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Publication numberUS3400379 A
Publication typeGrant
Publication dateSep 3, 1968
Filing dateJan 3, 1966
Priority dateJan 20, 1965
Also published asDE1275797B
Publication numberUS 3400379 A, US 3400379A, US-A-3400379, US3400379 A, US3400379A
InventorsGodfrey Harman Michael
Original AssigneeNcr Co
Export CitationBiBTeX, EndNote, RefMan
External Links: USPTO, USPTO Assignment, Espacenet
Generalized logic circuitry
US 3400379 A
Abstract  available in
Images(6)
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Claims  available in
Description  (OCR text may contain errors)

p 3, 1968 M. G. HARMAN 3,400,379

GENERALIZED LOGIC CIRCUITHY Filed Jan. 3, 1966 6 Sheets-Sheet l ENTOR MIC EL G. HARMAN gpg AL QllN -Q HIS ATTORNEYS Sept. 3, 1968 M G. HARMAN 3,400,379

GENERALIZED LOGIC CIRCUITRY Filed Jan. 3, 1966 6 Sheets-Sheet 2 INVENTOR m wm QMQ HIS ATTORNEYS P 3, 1968 M G. HARMAN 3,400,379

GENERALIZED LOGIC CIRCUITRY Filed Jan. I, 1966 6 Sheets-Sheet 5 INVE NTOR MICHAEL G. HARMAN HIS ATTORNEYS M G. HARMAN Sept. 3, 1968 GENERALIZED LOGIC CIRCUITRY 6 Sheets-Sheet 4 Filed Jan.

INVENTOR MICHAEL G. HARM N HIS ATTORNEYS Sept. 3, 1968 M. G. HARMAN 3,400,379

GENERALIZED LOGIC CIRCUITRY Sheets-Sheet 5 Filed Jan. 3, 1966 FIG. 6

s I 42 L43 FIG. 7

A B c D E F INVENTOR MICHAEL G. HARMAN HIS ATTORNEYS P 1968 M. G. HARMAN 3,400,379

GENERALIZED LOGIC CIRCUITRY Filed Jan. 5, 1966 6 Sheets-Sheet 6 FIG. 9

mvemon MICHAEL e. HARMAN HIS ATTORNEYS United States Patent Ofiice 3,400,379 Patented Sept. 3, 1968 3,400,379 GENERALIZED LOGIC CIRCUITRY Michael Godfrey Harman, London, England, assignor to The National Cash Register Company, Dayton, Ohio, a corporation of Maryland Filed Jan. 3, 1966, Ser. No. 518,049 Claims priority, application Great Britain, Jan. 20, 1965, 2,556/ 65 5 Claims. (Cl. 340-172.5)

ABSTRACT OF THE DISCLOSURE Rectangular logic circuit matrices for the implementation of logic equations are disclosed. One embodiment consists of alternating rows of AND gates and OR gates which are interconnected according to predetermined rules. Another embodiment consists of a matrix of identical logic elements which may be connected to supply a logical function signal to an adjacent logic element in the same row and the inverse of the logical function signal to an adjacent logic element in the same column according to predetermined rules.

The present invention relates to electronic circuit arrangements for forming any desired one of a wide range of logical functions of a plurality of input variables.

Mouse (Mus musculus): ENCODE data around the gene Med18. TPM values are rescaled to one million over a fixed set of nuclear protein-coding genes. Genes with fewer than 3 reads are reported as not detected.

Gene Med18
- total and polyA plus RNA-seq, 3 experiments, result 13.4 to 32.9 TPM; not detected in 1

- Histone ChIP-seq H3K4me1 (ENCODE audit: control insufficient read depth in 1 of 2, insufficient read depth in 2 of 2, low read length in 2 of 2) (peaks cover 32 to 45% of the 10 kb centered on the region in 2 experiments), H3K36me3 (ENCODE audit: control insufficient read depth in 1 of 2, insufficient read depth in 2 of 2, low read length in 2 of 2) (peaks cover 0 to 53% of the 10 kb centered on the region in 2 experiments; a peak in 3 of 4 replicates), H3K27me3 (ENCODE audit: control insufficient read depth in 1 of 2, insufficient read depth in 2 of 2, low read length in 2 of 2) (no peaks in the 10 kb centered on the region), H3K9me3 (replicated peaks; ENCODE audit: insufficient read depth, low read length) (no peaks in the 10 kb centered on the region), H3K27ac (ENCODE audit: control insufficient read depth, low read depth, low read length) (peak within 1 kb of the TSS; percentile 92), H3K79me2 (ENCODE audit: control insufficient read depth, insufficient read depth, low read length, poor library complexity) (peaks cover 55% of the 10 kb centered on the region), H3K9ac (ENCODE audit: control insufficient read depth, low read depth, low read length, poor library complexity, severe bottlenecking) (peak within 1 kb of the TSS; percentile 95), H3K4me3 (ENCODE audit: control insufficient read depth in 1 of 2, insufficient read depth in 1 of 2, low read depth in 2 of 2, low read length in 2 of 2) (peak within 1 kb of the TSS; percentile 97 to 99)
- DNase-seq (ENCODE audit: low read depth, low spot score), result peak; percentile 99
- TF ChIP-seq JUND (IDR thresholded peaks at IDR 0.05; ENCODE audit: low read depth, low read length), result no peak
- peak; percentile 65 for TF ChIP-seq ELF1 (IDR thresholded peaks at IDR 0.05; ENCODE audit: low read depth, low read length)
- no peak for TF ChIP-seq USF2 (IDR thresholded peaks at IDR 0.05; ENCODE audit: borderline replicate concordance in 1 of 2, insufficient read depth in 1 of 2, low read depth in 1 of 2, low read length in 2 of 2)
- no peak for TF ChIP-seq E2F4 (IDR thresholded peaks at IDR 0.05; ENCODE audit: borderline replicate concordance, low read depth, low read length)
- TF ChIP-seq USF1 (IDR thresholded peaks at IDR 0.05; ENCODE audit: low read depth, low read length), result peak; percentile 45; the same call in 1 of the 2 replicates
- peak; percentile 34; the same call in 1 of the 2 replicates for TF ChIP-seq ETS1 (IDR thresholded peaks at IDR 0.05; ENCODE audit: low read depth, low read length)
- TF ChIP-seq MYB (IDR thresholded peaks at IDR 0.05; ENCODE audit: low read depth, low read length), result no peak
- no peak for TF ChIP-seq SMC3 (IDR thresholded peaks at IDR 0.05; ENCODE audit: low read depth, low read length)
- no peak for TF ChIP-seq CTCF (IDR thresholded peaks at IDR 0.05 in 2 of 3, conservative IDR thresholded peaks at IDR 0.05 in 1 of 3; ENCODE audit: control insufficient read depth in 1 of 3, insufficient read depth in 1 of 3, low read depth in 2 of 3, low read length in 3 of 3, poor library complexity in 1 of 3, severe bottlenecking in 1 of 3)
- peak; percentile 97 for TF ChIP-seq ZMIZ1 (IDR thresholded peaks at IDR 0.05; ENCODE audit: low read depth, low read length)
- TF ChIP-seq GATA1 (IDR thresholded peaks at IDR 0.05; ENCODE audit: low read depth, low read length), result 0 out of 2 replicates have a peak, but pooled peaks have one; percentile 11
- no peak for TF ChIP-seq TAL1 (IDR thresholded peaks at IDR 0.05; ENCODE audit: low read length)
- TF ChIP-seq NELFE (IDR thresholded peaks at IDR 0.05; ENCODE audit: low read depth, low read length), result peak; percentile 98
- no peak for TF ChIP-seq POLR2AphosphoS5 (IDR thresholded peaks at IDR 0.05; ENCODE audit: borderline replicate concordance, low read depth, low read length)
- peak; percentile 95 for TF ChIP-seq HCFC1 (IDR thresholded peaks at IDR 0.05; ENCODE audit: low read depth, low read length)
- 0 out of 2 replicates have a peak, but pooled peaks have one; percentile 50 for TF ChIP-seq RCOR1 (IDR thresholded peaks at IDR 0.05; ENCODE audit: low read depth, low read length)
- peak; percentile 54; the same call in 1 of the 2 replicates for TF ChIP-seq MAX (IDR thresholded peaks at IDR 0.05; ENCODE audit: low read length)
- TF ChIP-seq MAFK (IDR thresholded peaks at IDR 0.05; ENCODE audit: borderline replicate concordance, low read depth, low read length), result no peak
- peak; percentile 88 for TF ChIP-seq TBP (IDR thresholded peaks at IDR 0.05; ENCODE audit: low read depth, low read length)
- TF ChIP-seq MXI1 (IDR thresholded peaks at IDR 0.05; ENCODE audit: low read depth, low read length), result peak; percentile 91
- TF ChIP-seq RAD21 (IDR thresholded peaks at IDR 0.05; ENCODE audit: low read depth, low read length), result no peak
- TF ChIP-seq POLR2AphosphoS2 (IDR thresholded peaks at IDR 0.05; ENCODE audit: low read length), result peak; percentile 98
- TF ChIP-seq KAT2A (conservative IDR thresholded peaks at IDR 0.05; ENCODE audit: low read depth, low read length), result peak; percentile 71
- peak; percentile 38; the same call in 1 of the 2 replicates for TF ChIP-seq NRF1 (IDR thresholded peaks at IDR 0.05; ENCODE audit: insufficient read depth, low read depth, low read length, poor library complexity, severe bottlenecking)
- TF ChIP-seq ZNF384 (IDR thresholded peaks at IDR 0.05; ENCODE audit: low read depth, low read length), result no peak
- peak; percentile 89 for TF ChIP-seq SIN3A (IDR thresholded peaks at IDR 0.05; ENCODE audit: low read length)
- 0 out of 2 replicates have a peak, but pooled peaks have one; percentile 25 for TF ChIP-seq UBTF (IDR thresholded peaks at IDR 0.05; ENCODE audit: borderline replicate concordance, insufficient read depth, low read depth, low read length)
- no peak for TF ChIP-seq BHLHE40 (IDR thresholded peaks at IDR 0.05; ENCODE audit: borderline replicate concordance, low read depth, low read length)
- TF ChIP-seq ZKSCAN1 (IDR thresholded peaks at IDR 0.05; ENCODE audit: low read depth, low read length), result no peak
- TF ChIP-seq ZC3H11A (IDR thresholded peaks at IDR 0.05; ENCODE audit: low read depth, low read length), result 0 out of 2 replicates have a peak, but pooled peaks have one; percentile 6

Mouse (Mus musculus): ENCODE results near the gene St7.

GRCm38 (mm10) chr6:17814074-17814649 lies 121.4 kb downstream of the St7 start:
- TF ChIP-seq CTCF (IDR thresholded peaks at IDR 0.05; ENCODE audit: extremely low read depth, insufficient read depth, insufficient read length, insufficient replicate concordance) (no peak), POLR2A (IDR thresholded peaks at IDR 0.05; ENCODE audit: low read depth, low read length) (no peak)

In electronic computing and allied arts, the problem sometimes arises of evaluating a given logical function of a given set of input variables. While it is of course possible to wire up a logical circuit to evaluate the given function, using conventional logic elements arranged on a plugboard, this is inconvenient for a variety of reasons, and it has commonly been the practice to program the desired function. For a single program, this will often be acceptable, in that the relevant part of the program will be reasonably short and the writing of the program will not take too much effort. However, if it is desired to be able to select any one of a range of possible functions, the relevant part of the program may be hundreds of instructions long, involving a substantial programming effort and a substantial computing time, as well as occupying a significant portion of the memory of the computer.

It is the object of the present invention to provide a circuit arrangement which can be easily controlled and rapidly operated to evaluate any desired logical function (within certain limits set by the size of the circuit) of a set of input variables.

Accordingly, the present invention provides an electronic circuit for forming any desired one of a range of logical functions of a plurality of input variables, the circuit including: an assembly of logical elements which are interconnectable in a variety of ways; an input register which contains the input variables and applies them to the assembly; and a function control register which contains a representation of the desired logical function and controls the interconnections of the logical elements in accordance with the representation so that the desired logical function is formed at an output of the assembly.

The invention will be more fully explained, and two embodiments thereof described, with reference to the accompanying drawings, in which:

FIGURES l and 2 show two matrices of logical units arranged for forming an exemplary function;

FIGURE 3 shows schematically a permutation matrix;

FIGURE 4 is a block schematic diagram of the first embodiment of the invention;

FIGURE 5 is a circuit diagram of a logical unit of the embodiment of FIGURE 4;

FIGURES 5A and 5B show modified forms of the circuit of FIG. 5;

FIGURE 6 is a block schematic diagram of the second embodiment of the invention;

FIGURES 7 and 8 are derived from FIGURE 6 and are used in explaining the operation of the second embodiment; and

FIGURE 9 is a block circuit diagram of most of the embodiment shown in FIGURE 6.

Consider the problem of finding the value of the logical function where a to f are signal variables. Assume that a rectangular matrix with rows RI to R111 and columns A to F has a logical unit 10 placed at each position in the matrix (FIGURE 1), the units 10 in rows RI and R111 being AND gates and the units 10 in row RII being OR gates. Assume further that each of the units 10 (other than those in the bottom row RIII and righthand column F can be connected either to the unit on its right or the unit below it; then with the variables a to f applied along the top of the matrix and with interconnections as shown, it is seen that the above function T is formed.